Insulin signalling deficiencies and insulin resistance have been directly linked to the progression of neurodegenerative disorders like Alzheimer's disease. However, to date little is known about the underlying molecular mechanisms or insulin state and distribution in the brain under pathological conditions. Here, we report that insulin is accumulated and retained as oligomers in hyperphosphorylated tau-bearing neurons in Alzheimer's disease and in several of the most prevalent human tauopathies. The intraneuronal accumulation of insulin is directly dependent on tau hyperphosphorylation, and follows the tauopathy progression. Furthermore, cells accumulating insulin show signs of insulin resistance and decreased insulin receptor levels. These results suggest that insulin retention in hyperphosphorylated tau-bearing neurons is a causative factor for the insulin resistance observed in tauopathies, and describe a novel neuropathological concept with important therapeutic implications. © The Author (2017). Published by Oxford University Press on behalf of the Guarantors of Brain. All rights reserved. For Permissions, please email: journals.permissions@oup.com.

  1. Blueberries? Impact on Insulin Resistance and Glucose Intolerance

    OpenAIRE

    Stull, April J.

    2016-01-01

    Blueberries are a rich source of polyphenols, which include anthocyanin bioactive compounds. Epidemiological evidence indicates that incorporating blueberries into the diet may lower the risk of developing type 2 diabetes (T2DM). These findings are supported by pre-clinical and clinical studies that have shown improvements in insulin resistance (i.e., increased insulin sensitivity) after obese and insulin-resistant rodents or humans consumed blueberries. Insulin resistance was assessed by hom...

  2. Insulin Responsiveness in Metabolic Syndrome after Eight Weeks of Cycle Training

    Science.gov (United States)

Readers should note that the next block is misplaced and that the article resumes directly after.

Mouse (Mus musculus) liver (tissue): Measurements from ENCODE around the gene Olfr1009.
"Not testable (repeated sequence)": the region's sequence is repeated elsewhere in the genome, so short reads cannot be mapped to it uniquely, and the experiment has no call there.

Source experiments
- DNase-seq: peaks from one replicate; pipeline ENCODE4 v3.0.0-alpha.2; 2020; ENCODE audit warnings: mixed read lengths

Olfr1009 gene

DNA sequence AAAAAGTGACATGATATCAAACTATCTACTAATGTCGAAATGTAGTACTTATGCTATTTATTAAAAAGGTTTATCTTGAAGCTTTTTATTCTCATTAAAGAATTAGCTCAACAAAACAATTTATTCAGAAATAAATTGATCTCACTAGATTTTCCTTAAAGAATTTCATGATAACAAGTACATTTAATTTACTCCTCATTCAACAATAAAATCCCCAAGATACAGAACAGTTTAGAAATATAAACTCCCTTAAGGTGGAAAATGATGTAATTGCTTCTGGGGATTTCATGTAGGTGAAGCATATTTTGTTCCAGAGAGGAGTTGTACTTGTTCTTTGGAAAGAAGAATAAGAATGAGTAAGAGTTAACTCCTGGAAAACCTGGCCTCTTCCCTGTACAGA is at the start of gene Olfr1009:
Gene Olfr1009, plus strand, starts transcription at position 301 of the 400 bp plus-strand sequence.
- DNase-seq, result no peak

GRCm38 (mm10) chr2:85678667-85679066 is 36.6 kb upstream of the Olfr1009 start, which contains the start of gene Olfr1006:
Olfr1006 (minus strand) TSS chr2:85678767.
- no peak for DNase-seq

Stuart, Charles A.; South, Mark A.; Lee, Michelle L.; McCurry, Melanie P.; Howell, Mary E. A.; Ramsey, Michael W.; Stone, Michael H.

    2013-01-01

    Introduction Insulin resistance in obesity is decreased after successful diet and exercise. Aerobic exercise training alone was evaluated as an intervention in subjects with the metabolic syndrome. Methods Eighteen non-diabetic, sedentary subjects, eleven with the metabolic syndrome, participated in eight weeks of increasing intensity stationary cycle training. Results Cycle training without weight loss did not change insulin resistance in metabolic syndrome subjects or sedentary control subjects. Maximal oxygen consumption (VO2max), activated muscle AMP-dependent kinase, and muscle mitochondrial marker ATP synthase all increased. Strength, lean body mass, and fat mass did not change. Activated mammalian target of rapamycin was not different after training. Training induced a shift in muscle fiber composition in both groups but in opposite directions. The proportion of 2x fibers decreased with a concomitant increase in 2a mixed fibers in the control subjects, but in metabolic syndrome, 2x fiber proportion increased and type 1 fibers decreased. Muscle fiber diameters increased in all three fiber types in metabolic syndrome subjects. Muscle insulin receptor expression increased in both groups and GLUT4 expression increased in the metabolic syndrome subjects. Excess phosphorylation of insulin receptor substrate-1 (IRS-1) at Ser337 in metabolic syndrome muscle tended to increase further after training in spite of a decrease in total IRS-1. Conclusion In the absence of weight loss, cycle training of metabolic syndrome subjects resulted in enhanced mitochondrial biogenesis, and increased expression of insulin receptors and GLUT4 in muscle, but did not decrease the insulin resistance. The failure for the insulin signal to proceed past IRS-1 tyrosine phosphorylation may be related to excess serine phosphorylation at IRS-1 Ser337 and this is not ameliorated by eight weeks of endurance exercise training. PMID:23669880